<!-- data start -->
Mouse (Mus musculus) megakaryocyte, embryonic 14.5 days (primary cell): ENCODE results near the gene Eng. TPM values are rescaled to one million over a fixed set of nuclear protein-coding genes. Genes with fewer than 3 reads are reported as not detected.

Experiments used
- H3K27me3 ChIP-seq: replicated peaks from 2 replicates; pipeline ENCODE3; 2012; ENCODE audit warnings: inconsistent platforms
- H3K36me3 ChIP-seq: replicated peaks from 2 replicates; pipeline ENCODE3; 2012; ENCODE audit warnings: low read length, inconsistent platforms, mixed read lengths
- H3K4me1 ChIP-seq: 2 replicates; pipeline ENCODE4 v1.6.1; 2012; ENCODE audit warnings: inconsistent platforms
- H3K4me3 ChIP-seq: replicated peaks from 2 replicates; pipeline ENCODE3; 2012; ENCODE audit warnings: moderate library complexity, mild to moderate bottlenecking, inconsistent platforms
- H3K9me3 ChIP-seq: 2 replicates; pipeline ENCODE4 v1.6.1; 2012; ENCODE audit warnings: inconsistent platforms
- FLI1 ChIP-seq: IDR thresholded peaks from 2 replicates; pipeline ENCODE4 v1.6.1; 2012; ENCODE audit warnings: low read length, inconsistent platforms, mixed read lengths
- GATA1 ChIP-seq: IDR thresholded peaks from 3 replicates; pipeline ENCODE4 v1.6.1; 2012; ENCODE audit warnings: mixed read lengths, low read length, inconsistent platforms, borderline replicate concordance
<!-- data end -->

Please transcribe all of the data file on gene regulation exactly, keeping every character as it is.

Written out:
Mouse (Mus musculus) megakaryocyte, embryonic 14.5 days (primary cell): ENCODE results near the gene Eng. TPM values are rescaled to one million over a fixed set of nuclear protein-coding genes. Genes with fewer than 3 reads are reported as not detected.

Experiments used
- H3K27me3 ChIP-seq: replicated peaks from 2 replicates; pipeline ENCODE3; 2012; ENCODE audit warnings: inconsistent platforms
- H3K36me3 ChIP-seq: replicated peaks from 2 replicates; pipeline ENCODE3; 2012; ENCODE audit warnings: low read length, inconsistent platforms, mixed read lengths
- H3K4me1 ChIP-seq: 2 replicates; pipeline ENCODE4 v1.6.1; 2012; ENCODE audit warnings: inconsistent platforms
- H3K4me3 ChIP-seq: replicated peaks from 2 replicates; pipeline ENCODE3; 2012; ENCODE audit warnings: moderate library complexity, mild to moderate bottlenecking, inconsistent platforms
- H3K9me3 ChIP-seq: 2 replicates; pipeline ENCODE4 v1.6.1; 2012; ENCODE audit warnings: inconsistent platforms
- FLI1 ChIP-seq: IDR thresholded peaks from 2 replicates; pipeline ENCODE4 v1.6.1; 2012; ENCODE audit warnings: low read length, inconsistent platforms, mixed read lengths
- GATA1 ChIP-seq: IDR thresholded peaks from 3 replicates; pipeline ENCODE4 v1.6.1; 2012; ENCODE audit warnings: mixed read lengths, low read length, inconsistent platforms, borderline replicate concordance